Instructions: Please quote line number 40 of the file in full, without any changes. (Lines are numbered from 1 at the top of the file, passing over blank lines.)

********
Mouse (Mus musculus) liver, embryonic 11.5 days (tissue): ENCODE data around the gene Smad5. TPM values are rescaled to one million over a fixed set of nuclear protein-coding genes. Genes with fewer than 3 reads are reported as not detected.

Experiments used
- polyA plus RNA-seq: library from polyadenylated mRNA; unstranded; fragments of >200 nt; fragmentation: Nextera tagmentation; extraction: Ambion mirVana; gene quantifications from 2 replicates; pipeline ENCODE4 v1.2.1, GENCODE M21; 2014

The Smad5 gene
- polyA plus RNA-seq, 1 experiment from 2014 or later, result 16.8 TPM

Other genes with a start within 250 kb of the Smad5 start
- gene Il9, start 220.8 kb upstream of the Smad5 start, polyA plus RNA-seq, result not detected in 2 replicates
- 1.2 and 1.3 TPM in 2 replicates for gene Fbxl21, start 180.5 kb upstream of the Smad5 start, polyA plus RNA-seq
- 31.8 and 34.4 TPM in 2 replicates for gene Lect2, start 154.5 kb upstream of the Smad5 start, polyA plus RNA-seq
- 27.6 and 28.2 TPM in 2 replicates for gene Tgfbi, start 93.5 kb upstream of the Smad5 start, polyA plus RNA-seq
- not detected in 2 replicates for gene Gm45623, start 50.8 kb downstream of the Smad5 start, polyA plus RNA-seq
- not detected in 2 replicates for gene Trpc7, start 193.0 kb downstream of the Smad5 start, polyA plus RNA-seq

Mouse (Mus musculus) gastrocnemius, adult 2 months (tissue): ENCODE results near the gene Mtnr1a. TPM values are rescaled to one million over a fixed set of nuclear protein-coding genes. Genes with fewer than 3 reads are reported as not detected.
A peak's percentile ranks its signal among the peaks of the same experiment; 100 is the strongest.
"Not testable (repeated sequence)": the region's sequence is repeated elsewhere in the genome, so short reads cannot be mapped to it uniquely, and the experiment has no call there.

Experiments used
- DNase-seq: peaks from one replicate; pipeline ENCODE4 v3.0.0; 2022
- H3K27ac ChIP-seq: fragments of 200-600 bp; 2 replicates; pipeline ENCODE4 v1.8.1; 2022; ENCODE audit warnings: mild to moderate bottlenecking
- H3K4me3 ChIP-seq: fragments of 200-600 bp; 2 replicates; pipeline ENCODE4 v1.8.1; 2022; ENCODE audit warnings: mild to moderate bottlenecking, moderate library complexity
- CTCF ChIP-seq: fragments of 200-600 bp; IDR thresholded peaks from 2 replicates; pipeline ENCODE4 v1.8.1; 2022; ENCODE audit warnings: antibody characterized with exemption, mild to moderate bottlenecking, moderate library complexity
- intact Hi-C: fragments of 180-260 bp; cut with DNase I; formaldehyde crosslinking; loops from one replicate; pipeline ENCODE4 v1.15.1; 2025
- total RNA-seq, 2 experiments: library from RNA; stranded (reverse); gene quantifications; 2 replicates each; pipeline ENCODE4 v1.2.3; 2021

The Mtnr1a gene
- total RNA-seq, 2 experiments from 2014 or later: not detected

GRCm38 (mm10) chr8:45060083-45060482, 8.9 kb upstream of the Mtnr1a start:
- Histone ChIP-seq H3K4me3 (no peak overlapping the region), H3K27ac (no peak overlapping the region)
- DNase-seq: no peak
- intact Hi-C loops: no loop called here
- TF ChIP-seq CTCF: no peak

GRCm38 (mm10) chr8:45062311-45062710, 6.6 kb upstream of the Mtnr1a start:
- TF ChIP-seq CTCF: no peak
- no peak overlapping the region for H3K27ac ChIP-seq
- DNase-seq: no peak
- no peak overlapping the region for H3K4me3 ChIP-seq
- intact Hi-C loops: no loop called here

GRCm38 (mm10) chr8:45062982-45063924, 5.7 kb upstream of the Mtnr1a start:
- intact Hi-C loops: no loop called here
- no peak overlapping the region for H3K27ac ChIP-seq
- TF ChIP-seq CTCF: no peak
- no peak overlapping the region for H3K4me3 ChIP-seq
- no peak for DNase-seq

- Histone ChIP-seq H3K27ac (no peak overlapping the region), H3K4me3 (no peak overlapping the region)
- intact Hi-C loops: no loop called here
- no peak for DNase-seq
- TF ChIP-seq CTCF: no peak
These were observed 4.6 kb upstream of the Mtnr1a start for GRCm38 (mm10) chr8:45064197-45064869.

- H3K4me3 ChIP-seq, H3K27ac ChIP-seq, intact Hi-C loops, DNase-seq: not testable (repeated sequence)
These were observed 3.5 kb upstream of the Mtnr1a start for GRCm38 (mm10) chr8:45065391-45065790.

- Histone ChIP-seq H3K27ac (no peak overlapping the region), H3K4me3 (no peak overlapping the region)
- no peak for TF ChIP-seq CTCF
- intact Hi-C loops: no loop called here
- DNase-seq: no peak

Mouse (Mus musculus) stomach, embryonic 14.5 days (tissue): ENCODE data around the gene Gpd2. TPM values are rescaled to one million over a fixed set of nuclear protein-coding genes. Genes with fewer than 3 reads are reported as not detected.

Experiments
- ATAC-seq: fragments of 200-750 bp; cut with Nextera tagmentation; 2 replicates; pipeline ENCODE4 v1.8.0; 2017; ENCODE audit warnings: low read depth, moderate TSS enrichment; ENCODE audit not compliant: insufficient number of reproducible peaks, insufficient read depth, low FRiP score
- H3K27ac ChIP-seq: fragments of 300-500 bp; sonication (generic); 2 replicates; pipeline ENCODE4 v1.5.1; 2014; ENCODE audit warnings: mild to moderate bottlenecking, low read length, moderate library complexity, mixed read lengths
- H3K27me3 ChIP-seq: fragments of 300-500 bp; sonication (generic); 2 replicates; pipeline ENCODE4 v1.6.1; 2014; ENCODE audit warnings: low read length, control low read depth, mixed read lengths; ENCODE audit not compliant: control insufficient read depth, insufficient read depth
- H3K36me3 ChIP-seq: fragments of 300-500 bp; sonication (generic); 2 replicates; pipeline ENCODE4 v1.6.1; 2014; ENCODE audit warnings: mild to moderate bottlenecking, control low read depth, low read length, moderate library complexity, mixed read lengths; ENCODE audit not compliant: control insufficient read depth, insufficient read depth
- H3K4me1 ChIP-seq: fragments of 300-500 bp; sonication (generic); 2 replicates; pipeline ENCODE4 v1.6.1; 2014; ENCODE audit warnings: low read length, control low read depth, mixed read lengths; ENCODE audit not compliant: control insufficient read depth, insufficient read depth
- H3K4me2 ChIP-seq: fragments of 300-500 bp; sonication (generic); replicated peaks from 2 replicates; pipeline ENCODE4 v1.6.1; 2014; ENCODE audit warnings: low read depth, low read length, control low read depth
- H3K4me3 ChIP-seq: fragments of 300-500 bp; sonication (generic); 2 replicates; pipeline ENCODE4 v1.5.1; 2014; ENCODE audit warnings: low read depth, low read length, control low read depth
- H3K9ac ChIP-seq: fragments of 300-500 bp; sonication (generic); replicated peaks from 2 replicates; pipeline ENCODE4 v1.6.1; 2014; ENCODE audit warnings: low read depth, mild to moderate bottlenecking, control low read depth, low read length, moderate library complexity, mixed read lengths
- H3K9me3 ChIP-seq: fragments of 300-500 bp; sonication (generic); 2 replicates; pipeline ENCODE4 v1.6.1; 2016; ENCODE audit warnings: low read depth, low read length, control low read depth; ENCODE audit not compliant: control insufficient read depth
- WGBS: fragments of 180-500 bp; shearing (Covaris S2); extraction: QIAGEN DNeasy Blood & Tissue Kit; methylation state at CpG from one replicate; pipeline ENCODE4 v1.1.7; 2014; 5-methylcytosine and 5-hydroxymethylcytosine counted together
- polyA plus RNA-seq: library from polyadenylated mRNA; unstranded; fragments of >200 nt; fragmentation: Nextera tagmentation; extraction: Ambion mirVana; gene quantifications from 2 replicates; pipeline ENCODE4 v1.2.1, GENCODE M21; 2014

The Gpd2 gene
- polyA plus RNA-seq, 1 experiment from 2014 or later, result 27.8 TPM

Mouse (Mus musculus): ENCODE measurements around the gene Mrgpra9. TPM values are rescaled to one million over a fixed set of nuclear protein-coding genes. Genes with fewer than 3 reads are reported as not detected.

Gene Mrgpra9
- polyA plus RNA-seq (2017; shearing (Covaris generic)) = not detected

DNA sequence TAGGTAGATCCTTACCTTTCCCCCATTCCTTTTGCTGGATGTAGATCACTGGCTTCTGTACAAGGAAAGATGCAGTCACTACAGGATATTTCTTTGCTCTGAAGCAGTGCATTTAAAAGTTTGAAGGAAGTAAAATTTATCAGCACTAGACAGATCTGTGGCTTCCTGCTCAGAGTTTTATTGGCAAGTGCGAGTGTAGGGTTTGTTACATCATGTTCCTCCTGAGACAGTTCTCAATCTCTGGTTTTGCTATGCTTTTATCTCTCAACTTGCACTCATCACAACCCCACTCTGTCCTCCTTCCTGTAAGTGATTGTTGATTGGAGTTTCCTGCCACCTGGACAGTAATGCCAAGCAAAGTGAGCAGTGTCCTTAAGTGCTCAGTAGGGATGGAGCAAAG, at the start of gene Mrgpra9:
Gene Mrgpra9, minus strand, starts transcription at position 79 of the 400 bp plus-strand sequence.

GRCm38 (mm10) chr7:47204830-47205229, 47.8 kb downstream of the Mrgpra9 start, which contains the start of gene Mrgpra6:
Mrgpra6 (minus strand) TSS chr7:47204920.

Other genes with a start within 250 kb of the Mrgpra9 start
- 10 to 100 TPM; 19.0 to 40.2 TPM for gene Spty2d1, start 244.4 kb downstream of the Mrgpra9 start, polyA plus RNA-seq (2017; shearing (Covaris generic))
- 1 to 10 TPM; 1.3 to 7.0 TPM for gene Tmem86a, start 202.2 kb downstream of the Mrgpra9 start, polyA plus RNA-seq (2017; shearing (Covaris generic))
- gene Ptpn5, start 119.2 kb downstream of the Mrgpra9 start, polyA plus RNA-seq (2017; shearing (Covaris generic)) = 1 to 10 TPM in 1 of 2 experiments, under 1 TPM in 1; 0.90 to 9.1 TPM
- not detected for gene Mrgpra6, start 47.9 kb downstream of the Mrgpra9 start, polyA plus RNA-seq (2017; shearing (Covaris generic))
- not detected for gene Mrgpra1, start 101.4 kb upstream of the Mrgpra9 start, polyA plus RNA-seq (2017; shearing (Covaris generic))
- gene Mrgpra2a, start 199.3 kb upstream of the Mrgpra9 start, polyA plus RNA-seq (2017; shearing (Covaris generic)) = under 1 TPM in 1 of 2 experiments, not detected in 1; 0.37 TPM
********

- no peak overlapping the region for H3K4me3 ChIP-seq